15663Fwd = GALLERY OF MARS CLOSEUPS FROM NASA ORBITER ADDS 10,232 VIEWS
- Sep 30, 2003Forwarded by: fwestra@... (Frits Westra)
Originally from: NASANews@...
Original Subject: GALLERY OF MARS CLOSEUPS FROM NASA ORBITER ADDS 10,232 VIEWS
Original Date: Tue, 30 Sep 2003 12:40:22 -0400 (EDT)
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Headquarters, Washington September 30, 2003
Jet Propulsion Laboratory, Pasadena, Calif.
GALLERY OF MARS CLOSEUPS FROM NASA ORBITER ADDS 10,232 VIEWS
Thousands of newly released portraits of martian
landscapes from NASA's Mars Global Surveyor spacecraft testify
to the diversity of ways geological processes have sculpted
the surface of our neighboring planet.
Swirling textures that some scientists call "taffy-pull
terrain" fill one new image from the plains of southern Mars,
for example. Other images reveal details of features such as
wind-whipped polar dunes and steep-sided valleys carved by
flowing water or lava.
The 10,232 newly issued pictures from the Mars Orbiter Camera
on Mars Global Surveyor bring the total number of images in
the camera's online gallery to more than 134,000. The new
batch is at:
"Mars just keeps astounding us with its complexity," said Dr.
Ken Edgett, staff scientist for Malin Space Science Systems,
San Diego, which built and operates the Mars Orbiter Camera.
The new group of images was taken between August 2002 and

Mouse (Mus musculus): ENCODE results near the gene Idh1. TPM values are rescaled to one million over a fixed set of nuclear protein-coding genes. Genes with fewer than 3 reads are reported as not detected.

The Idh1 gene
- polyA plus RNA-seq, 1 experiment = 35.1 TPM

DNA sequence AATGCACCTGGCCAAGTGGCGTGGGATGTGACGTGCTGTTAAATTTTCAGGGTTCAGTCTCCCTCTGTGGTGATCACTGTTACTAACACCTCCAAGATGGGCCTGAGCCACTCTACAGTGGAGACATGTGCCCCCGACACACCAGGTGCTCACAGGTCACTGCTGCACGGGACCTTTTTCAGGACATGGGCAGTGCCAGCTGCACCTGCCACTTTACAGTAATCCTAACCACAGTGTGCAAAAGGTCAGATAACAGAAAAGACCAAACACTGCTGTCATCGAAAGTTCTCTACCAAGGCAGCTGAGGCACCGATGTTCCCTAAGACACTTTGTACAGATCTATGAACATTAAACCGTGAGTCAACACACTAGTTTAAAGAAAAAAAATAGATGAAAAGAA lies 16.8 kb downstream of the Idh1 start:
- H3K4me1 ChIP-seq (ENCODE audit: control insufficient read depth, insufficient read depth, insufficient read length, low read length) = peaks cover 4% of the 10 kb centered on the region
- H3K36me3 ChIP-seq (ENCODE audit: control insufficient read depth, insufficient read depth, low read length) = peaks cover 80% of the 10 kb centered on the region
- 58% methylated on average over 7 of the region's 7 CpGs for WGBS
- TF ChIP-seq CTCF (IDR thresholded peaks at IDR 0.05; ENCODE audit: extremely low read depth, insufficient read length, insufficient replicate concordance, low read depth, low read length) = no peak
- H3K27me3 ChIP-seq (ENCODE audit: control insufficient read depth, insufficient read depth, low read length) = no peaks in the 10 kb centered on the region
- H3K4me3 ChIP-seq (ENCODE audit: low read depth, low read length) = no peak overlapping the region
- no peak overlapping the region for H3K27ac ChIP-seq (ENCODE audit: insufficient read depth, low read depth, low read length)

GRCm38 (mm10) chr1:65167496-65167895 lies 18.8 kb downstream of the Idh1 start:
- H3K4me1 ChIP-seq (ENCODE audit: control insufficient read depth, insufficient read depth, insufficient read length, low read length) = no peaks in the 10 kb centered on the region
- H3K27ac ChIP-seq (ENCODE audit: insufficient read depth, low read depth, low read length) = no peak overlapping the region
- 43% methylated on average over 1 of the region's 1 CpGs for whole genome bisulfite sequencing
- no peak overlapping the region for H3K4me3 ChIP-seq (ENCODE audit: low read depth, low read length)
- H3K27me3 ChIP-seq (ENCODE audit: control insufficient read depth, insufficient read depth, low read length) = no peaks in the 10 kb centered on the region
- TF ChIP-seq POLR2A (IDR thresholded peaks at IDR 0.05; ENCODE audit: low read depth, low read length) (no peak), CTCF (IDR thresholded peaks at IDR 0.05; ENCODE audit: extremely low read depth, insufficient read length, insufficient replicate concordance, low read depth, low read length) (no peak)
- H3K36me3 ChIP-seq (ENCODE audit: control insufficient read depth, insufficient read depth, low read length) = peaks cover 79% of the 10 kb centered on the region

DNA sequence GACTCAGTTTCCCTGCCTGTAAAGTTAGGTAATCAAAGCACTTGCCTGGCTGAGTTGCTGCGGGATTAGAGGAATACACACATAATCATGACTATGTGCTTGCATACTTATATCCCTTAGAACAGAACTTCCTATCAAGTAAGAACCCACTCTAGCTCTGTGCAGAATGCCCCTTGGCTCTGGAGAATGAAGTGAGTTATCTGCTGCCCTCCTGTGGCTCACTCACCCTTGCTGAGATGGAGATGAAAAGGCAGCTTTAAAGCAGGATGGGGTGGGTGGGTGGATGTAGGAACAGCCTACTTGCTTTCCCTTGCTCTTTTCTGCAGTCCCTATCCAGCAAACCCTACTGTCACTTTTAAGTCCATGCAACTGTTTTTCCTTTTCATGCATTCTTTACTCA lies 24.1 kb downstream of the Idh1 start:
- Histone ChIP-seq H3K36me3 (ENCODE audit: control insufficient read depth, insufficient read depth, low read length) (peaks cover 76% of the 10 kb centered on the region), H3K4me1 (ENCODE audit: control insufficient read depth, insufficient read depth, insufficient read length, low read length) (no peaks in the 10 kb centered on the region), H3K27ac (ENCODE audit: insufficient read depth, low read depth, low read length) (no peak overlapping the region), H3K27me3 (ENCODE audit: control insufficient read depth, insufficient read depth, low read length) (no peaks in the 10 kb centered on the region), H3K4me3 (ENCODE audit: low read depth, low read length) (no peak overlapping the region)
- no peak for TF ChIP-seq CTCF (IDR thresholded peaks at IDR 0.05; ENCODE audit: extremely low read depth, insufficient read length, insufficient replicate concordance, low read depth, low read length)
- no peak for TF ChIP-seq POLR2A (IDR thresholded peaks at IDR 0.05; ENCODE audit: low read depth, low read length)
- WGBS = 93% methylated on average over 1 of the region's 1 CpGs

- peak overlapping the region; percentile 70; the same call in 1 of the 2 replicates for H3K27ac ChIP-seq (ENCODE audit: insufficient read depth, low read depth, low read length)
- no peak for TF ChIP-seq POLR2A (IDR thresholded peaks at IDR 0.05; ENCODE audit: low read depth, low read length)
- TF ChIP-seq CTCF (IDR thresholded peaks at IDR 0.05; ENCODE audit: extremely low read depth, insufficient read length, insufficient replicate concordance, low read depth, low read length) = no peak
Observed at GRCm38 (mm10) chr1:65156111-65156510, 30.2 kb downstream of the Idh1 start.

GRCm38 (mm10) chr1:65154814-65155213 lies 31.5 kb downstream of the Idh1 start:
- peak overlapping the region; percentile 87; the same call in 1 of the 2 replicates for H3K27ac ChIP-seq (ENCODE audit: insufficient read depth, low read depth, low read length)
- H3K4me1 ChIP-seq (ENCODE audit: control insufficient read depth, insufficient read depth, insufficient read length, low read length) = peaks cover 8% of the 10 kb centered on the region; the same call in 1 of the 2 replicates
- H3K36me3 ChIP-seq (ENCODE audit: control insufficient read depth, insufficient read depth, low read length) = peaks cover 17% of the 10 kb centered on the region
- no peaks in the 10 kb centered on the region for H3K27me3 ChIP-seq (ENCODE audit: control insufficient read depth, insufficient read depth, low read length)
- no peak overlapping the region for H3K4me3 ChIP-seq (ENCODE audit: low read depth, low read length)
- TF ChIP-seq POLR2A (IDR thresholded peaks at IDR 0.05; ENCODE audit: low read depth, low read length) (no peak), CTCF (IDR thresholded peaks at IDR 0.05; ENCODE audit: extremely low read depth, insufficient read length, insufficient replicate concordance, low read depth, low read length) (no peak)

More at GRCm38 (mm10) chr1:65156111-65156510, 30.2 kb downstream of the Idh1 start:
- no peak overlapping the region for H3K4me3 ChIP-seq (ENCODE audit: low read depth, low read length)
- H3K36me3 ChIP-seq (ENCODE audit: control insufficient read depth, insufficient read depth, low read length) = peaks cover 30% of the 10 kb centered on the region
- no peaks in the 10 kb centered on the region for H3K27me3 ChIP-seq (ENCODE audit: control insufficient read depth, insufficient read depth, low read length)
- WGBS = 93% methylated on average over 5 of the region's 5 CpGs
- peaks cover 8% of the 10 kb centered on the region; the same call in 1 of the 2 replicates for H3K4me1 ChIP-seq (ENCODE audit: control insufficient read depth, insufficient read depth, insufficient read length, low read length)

February 2003, then validated and archived by the camera team.
It includes many views of north polar terrain, extremely
clear-atmosphere views of a deep southern basin named Hellas
Planitia, and a variety of martian landforms between the north
pole and the southern middle latitudes. The pictures show
martian surface details down to the size of a large sport
Since Mars Global Surveyor began orbiting Mars six years ago,
the mission has provided a wealth of information about the
planet's atmosphere and interior, as well as its surface.
Evaluation of landing sites for NASA's Spirit and Opportunity,
two Mars Exploration Rover spacecraft due to land on Mars in
January 2004, relied heavily on mineral mapping, detailed
imagery and topographic measurements by Global Surveyor.
Additional information about Mars Global Surveyor is available
In addition to semi-annual releases of large collections of
archived pictures, the Mars Orbiter Camera team posts a new
image daily and recently began soliciting public suggestions
for camera targets on Mars.
The full gallery is available at:
The Jet Propulsion Laboratory, Pasadena, Calif., manages the
Mars Global Surveyor mission for NASA's Office of Space
Science, Washington. JPL is a division of the California
Institute of Technology in Pasadena. JPL's industrial partner
is Lockheed Martin Space Systems, Denver, which built and
operates the spacecraft.
For more information about NASA and other space science
programs on the Internet, visit:
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